Tree arborists from around the state gathered in Getzendaner Park over the weekend to put their climbing ability to the test.

The Texas Tree Climbing Championship was held in the park Friday and Saturday.

The Texas chapter of the International Society of Arboriculture hosted the event. The group works to provide continuing education for arborists, tree care research and serves tree care consumers.

Guy LeBlanc, an event official, stated the competition features events that mimicked situations an arborist might face in the field. Arborists work to manage the health of individual trees.

“There are five events here in total today. One of them is called an area rescue. It represents a contestant's ability to rescue an injured worker from a tree safely. We use a 180-pound dummy for that,” LeBlanc said. “There is also what is called a work climb. That tests a contestant’s ability to efficiently work through a tree latterly starting at the top and working downward.”

Some of the other events in the competition included a speed climb, a throwline, and an ascent. In the throwline, competitors had to accurately place a climbing line through two of eight targets set in trees within six minutes.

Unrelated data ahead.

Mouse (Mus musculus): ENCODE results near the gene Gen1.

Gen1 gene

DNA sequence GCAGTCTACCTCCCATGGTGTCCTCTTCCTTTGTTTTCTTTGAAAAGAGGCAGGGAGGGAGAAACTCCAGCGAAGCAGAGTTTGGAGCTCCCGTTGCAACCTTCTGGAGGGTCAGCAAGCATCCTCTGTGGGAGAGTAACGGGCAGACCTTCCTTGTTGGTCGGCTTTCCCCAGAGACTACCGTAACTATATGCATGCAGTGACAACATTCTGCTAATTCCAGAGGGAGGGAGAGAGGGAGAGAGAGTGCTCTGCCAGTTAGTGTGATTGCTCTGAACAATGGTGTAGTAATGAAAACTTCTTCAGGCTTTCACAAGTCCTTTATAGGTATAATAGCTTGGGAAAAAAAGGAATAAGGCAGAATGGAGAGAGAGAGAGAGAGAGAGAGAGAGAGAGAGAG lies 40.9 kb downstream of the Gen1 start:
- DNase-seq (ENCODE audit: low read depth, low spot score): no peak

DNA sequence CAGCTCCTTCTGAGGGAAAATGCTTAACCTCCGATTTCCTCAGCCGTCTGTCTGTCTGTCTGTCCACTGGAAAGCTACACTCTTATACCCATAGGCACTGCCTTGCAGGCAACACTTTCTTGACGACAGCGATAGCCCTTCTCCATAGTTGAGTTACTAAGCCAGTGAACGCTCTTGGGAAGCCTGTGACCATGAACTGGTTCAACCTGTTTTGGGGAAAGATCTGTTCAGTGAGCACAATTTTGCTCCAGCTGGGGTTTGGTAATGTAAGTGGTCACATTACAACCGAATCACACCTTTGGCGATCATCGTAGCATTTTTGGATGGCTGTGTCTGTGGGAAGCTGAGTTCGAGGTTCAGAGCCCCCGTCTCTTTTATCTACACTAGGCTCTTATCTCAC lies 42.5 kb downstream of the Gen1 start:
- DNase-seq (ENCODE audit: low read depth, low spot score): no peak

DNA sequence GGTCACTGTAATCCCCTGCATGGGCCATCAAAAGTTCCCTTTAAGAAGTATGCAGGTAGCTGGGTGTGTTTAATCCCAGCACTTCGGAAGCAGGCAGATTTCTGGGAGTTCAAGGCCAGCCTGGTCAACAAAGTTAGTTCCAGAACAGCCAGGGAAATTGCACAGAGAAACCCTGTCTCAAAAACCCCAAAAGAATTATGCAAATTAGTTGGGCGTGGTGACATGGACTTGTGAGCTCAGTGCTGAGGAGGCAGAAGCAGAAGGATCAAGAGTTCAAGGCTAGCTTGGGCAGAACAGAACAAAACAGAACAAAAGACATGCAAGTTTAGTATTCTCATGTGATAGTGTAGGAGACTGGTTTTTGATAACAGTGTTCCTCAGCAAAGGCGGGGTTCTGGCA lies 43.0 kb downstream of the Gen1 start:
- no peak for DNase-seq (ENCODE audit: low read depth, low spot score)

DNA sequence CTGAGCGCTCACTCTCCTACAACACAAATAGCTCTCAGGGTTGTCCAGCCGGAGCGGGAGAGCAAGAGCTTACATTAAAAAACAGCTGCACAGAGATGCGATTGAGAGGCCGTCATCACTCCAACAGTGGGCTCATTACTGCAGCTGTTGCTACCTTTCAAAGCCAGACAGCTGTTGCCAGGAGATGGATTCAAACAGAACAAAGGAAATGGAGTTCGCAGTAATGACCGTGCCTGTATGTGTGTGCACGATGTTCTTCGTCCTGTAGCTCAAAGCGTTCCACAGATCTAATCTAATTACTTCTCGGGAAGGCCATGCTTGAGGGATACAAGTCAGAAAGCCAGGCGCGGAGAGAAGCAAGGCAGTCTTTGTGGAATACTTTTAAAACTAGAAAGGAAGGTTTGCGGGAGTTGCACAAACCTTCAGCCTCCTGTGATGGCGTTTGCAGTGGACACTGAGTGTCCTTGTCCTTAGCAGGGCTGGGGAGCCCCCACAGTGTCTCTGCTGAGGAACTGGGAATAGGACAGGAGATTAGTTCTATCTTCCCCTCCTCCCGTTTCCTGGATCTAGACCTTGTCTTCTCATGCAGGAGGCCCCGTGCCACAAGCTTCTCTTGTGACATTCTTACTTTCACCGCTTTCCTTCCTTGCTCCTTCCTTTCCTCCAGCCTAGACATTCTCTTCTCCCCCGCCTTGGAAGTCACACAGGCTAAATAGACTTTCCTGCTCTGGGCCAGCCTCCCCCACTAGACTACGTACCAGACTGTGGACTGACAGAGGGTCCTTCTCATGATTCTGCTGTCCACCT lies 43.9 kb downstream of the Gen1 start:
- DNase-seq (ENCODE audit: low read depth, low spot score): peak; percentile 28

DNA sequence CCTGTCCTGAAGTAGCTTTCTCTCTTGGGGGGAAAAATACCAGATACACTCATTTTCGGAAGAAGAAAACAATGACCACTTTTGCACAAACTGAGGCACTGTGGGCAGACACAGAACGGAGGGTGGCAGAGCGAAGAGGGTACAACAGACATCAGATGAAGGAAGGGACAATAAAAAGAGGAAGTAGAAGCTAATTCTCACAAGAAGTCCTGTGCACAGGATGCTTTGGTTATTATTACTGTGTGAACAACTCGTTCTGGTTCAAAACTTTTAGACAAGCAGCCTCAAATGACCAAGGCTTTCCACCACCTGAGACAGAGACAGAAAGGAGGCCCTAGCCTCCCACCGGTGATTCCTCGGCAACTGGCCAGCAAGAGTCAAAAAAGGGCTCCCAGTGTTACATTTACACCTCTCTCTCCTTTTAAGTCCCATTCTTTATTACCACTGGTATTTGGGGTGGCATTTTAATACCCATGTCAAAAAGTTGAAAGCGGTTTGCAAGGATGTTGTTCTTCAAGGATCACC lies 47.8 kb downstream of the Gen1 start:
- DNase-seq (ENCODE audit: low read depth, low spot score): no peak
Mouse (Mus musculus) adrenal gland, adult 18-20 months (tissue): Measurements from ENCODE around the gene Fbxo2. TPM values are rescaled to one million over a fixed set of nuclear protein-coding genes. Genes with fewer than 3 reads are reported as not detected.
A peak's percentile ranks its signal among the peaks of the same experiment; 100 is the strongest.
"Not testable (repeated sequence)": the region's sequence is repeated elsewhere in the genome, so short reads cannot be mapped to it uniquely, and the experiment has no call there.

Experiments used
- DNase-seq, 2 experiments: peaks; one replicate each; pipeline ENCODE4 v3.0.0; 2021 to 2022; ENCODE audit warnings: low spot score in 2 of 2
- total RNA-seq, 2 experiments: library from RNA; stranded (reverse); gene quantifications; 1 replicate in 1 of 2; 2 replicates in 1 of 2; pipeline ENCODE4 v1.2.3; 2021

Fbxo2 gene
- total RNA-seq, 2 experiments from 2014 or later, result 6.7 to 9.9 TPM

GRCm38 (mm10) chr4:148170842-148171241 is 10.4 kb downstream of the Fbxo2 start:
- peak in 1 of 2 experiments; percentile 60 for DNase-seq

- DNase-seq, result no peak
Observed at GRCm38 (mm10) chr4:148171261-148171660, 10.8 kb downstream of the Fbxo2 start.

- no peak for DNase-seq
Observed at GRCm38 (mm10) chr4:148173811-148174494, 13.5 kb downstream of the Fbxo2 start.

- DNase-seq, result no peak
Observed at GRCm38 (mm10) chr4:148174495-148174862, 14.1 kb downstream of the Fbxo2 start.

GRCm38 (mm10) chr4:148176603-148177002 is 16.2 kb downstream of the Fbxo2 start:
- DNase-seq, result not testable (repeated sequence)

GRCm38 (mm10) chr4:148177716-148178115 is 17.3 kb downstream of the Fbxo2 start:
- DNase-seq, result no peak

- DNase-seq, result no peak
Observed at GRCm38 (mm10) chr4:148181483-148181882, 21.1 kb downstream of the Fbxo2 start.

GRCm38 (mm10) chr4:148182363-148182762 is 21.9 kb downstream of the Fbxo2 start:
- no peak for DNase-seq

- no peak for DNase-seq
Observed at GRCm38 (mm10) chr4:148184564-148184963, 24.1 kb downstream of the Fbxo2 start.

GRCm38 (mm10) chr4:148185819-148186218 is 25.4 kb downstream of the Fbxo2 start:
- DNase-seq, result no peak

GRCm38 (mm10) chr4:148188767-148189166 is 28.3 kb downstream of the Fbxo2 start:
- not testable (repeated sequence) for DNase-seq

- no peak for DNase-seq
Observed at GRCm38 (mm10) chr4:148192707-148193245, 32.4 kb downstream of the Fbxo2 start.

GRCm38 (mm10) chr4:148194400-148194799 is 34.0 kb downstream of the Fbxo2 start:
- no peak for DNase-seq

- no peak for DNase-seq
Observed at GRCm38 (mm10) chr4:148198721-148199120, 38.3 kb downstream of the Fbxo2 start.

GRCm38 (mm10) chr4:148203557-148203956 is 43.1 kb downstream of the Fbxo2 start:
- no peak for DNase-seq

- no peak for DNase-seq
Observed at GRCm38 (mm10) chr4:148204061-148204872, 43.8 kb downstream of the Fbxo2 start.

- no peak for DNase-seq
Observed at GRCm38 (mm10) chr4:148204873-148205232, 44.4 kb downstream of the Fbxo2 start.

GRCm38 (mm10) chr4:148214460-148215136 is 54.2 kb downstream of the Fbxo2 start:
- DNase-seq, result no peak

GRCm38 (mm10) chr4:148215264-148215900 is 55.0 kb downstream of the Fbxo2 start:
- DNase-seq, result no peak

The ascent event tests a person’s ability to use climbing equipment to reach the treetops and then descend to the ground safely.

Leblanc shared the events are not just about how quickly a person can complete a task. A competitor's final score takes safety and technique into consideration.

Melvin Salas, City of Fort Worth Senior Arborist, stated he enjoys the test that this event gives people.

“It is great. The trees are a lot bigger out here then they were in Austin last year,” Salas said. “They changed the dynamics of each event so that it poses more of a challenge."

Fellow competitor Steve Driskill stated the competition provides a unique opportunity for him to test his skills. In his role as manager with Arbor Masters in Fort Worth, he does not get to climb regularly.

“This is the tree climbing competition of all competitions for Texas. I am competing against a lot of guys who do this every day, and they are amazing at it,” Driskill said. “The trees are awesome, and the location is great.”

For more information about Texas chapter of the International Society of Arboriculture go to the website at www.satexas.com.